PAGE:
Marijuana prices vary somewhat by region, though small units (bags) costing $5–$15 are common everywhere. Each small bag of marijuana can be made into approximately 2-4 cigarettes or fewer blunts. In New York, marijuana may also be sold in glass vials. Prices range from $30 per ounce for poor grade marijuana (Florida) to $100-$300 per ounce for a higher quality grade in other areas (Georgia, California). Individual cigarettes sell for $1-$3, though ones in which marijuana is mixed with crack are more expensive ($10-$15 each). One Florida ethnographer reports that poor quality marijuana does not sell well, even though it is widely available, because users value the appearance and smell of the product.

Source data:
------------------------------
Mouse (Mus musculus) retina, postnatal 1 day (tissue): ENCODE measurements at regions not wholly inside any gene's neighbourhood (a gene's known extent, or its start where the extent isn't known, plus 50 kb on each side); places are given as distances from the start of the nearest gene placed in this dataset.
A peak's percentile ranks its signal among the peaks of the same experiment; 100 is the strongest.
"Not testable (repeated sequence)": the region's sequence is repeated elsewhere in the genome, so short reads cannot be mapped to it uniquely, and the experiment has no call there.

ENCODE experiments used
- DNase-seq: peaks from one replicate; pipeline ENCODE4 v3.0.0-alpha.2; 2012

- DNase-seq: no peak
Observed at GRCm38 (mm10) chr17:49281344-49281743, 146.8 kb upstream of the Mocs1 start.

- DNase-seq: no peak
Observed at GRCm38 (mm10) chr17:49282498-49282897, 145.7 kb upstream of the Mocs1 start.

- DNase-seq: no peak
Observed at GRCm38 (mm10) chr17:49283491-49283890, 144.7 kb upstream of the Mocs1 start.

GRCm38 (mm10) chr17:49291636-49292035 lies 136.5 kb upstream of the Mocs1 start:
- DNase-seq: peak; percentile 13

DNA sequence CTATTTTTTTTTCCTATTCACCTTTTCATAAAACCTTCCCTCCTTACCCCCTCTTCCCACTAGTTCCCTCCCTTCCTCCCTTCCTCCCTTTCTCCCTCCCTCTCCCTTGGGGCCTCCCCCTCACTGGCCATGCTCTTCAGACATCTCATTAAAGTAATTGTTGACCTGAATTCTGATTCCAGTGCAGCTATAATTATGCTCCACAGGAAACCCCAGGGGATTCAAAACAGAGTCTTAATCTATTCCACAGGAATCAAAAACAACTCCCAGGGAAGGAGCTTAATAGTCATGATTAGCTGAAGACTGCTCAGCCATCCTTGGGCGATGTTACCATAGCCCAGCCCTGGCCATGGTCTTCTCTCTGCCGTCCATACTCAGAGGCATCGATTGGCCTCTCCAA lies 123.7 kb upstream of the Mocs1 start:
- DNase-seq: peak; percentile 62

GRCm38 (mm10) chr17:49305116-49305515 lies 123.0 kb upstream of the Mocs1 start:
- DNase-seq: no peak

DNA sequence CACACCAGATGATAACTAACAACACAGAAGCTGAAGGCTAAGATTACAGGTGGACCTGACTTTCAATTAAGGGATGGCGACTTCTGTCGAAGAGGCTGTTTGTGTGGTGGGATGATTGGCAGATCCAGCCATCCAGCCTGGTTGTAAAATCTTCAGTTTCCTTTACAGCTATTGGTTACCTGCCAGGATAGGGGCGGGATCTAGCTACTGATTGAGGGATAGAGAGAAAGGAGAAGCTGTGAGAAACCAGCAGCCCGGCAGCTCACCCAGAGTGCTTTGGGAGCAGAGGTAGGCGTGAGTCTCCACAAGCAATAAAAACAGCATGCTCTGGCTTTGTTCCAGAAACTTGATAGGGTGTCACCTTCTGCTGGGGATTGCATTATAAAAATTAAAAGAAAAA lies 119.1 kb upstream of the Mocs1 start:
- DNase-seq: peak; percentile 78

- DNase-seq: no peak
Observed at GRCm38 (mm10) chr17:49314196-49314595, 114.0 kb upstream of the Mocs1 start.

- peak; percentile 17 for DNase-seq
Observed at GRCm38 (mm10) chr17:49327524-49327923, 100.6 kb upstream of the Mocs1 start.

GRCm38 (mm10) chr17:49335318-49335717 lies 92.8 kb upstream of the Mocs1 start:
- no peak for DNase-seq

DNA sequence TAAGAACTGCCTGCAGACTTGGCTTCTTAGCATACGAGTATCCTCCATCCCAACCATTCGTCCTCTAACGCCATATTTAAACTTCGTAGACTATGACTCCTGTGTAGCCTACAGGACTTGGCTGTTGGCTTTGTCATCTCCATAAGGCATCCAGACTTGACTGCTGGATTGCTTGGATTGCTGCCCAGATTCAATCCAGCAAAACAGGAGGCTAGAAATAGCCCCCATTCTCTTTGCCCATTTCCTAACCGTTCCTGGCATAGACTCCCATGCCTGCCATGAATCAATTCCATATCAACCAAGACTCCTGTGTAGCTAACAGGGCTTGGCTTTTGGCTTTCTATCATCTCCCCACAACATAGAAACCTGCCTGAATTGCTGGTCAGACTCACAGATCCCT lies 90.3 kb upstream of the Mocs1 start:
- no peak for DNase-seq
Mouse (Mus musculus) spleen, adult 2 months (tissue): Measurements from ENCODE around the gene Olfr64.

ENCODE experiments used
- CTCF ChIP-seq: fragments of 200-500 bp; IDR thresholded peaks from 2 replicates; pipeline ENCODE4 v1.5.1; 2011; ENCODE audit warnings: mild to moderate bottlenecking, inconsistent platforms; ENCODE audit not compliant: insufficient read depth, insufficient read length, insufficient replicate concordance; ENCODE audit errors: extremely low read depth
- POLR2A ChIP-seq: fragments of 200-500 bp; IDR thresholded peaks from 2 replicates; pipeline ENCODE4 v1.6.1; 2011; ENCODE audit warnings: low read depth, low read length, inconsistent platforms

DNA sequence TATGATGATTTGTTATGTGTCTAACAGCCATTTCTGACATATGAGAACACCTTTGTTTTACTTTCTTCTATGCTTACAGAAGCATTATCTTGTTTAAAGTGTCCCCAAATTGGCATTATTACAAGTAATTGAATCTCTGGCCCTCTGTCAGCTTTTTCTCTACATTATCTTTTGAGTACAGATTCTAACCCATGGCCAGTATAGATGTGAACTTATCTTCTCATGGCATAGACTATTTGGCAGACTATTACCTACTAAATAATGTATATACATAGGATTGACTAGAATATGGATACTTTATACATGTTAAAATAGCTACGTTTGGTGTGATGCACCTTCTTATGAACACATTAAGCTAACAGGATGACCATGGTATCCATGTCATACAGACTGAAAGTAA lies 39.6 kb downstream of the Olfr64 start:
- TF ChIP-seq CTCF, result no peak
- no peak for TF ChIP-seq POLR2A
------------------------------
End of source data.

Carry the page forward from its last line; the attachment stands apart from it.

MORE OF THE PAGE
Police

Seven of the ten police sources report that marijuana use and availability is up in their area. In Colorado, seizures of marijuana are up almost 300 percent over last year. Only the Massachusetts area reports stable use. Police say that marijuana attracts a wide range of users, but most are teens or young adults. Changes include more young users in Florida and in Washington, D.C., where users are as young as middle school children. In Washington, D.C., young marijuana users may also be experimenting with snorting household products to get high. Sources in three areas (Alabama, Washington, D.C., Ohio) report that smoking marijuana in ■blunts■ is a popular method of ingestion, and two sources (Alabama, Maryland) report the Iergence of MDMA.